Interview: Jimmy Lumpkin & The Revival

“When I sing, that’s just what happens,” says Joe Cocker-esque soul man Jimmy Lumpkin, who emerged from his cabin he shares with his wife and his dog in the backwoods of South Alabama and traveled to California to make his forthcoming debut record, Home, which will be released by Skate Mountain Records. In May, Lumpkin unleashed a four-song EP that offers a a little taste of what’s to come, and y’all, it’s delicious.

Lumpkin began playing in clubs and bars in Savannah at the ripe old age of 16, spent his college years traveling with a praise and worship band. “One day, you wake up and you don’t want to put on the airs and pretend like you see things the way the collective does,” he explains. “Spirituality is a mystery to me; I used to say that I had answers, but I realized I don’t have any answers, and I’m not going to pretend I do. Any kind of gathering that brings a sense of purpose and oneness, there’s a tangible power in that. It’s the agreement, the ‘amen.’ There’s a transference of energy,” he continues. “I believe in that.”

While Lumpkin had always considered himself a folk singer before making Home, producer Noah Shain saw something unique in Lumpkin, and captured it beautifully in the studio. “I recorded it all with Noah in California—he uses all this old analog equipment, all the sounds are real,” he recalls. “I’m an acoustic, folky guy; when I write, I pour out folk music. Noah’s vision was more along the lines of old Motown sounds. He brought in horns and backup singers, and I brought an open mind. I was very pleased with everything,” he adds. “I’ve had a great response to the music.”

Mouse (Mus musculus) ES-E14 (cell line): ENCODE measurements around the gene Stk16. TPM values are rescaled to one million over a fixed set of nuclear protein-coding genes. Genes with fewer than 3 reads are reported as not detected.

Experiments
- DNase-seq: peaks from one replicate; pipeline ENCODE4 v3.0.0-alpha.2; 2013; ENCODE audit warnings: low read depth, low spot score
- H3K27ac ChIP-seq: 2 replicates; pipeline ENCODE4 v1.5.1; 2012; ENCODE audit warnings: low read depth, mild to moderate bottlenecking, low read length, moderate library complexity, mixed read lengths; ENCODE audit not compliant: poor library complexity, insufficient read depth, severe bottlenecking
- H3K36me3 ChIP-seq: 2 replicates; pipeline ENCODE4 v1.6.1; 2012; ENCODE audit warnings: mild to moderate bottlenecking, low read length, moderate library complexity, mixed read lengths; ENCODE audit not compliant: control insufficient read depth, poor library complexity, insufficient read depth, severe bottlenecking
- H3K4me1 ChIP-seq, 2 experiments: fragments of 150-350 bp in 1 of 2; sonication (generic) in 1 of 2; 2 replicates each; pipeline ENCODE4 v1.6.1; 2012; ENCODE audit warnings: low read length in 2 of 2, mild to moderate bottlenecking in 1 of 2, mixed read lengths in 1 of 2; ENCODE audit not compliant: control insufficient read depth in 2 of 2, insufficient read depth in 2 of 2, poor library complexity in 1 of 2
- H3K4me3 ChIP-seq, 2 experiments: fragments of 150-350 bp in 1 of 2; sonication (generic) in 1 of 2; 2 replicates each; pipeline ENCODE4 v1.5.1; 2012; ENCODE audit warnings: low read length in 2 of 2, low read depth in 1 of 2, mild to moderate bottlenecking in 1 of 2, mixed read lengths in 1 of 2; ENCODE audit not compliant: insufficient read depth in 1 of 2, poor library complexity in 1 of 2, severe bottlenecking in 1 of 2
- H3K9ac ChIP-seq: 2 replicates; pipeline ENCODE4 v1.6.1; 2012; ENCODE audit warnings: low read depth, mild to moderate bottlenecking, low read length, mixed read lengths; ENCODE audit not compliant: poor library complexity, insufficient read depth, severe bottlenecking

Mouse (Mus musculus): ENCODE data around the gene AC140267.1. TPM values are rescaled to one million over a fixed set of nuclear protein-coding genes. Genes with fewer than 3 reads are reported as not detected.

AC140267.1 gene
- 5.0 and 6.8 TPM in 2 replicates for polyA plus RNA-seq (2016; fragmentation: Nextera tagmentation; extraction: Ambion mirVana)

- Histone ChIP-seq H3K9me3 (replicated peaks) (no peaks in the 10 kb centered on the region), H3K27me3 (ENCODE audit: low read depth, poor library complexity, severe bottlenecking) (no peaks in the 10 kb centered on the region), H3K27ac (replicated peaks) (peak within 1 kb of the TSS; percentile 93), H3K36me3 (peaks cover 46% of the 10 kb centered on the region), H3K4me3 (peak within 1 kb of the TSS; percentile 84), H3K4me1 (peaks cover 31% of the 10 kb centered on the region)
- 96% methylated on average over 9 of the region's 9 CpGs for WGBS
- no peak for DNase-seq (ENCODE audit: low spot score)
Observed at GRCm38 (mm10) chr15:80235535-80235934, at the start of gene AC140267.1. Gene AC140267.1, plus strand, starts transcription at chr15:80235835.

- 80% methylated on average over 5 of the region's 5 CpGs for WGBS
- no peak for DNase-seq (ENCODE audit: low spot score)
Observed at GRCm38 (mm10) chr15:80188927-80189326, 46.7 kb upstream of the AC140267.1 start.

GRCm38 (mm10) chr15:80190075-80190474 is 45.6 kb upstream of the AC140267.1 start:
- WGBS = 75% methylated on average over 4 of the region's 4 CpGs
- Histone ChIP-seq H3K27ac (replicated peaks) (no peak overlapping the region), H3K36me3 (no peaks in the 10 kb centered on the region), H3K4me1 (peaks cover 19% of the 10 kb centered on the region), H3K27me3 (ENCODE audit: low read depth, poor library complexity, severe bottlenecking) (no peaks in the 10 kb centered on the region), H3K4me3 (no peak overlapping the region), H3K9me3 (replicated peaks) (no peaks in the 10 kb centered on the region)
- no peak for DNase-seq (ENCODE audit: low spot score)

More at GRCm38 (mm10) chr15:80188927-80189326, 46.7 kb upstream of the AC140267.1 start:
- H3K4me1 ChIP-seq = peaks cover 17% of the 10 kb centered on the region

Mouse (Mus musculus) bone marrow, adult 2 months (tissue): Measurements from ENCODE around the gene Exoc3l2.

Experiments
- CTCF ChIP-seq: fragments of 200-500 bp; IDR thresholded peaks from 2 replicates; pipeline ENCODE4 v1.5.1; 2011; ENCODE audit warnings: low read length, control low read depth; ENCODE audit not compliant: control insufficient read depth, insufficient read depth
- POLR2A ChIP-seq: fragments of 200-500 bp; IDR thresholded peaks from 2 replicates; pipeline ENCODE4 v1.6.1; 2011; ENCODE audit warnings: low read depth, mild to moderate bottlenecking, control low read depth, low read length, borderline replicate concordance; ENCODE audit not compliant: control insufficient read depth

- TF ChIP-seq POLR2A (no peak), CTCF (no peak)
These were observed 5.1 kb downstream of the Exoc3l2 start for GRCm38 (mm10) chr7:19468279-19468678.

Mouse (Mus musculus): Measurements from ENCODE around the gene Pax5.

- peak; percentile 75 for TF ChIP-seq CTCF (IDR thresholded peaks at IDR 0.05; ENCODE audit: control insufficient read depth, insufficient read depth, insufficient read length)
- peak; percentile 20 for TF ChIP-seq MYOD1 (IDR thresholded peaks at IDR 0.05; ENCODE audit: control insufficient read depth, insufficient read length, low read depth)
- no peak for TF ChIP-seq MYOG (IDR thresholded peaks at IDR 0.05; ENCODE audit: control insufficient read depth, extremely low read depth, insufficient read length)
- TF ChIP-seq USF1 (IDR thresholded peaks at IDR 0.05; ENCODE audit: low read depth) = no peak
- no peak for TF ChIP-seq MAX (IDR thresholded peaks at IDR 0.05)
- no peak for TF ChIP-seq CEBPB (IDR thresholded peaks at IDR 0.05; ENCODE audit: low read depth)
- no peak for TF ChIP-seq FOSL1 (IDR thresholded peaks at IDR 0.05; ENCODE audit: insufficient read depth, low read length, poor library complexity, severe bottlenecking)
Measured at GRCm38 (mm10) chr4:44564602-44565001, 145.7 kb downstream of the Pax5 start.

Whether delivering his music solo or with a band that has stretched to 11 members—a roster which has included guitar hero Duane Betts and New Orleans-based horn outfit The Hornstars—the music gets into your bones and makes you just want to keep living. “Camaraderie is the most important thing.  I would love to be able to take the band everywhere and spread some good vibes,” he says. “I’m ready to get out there and do whatever it takes to make the people feel inspired and believe in it, as much as I do,” he adds. “I want it to expose the fact that there are barriers and break them down.”

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Susan Hubbard

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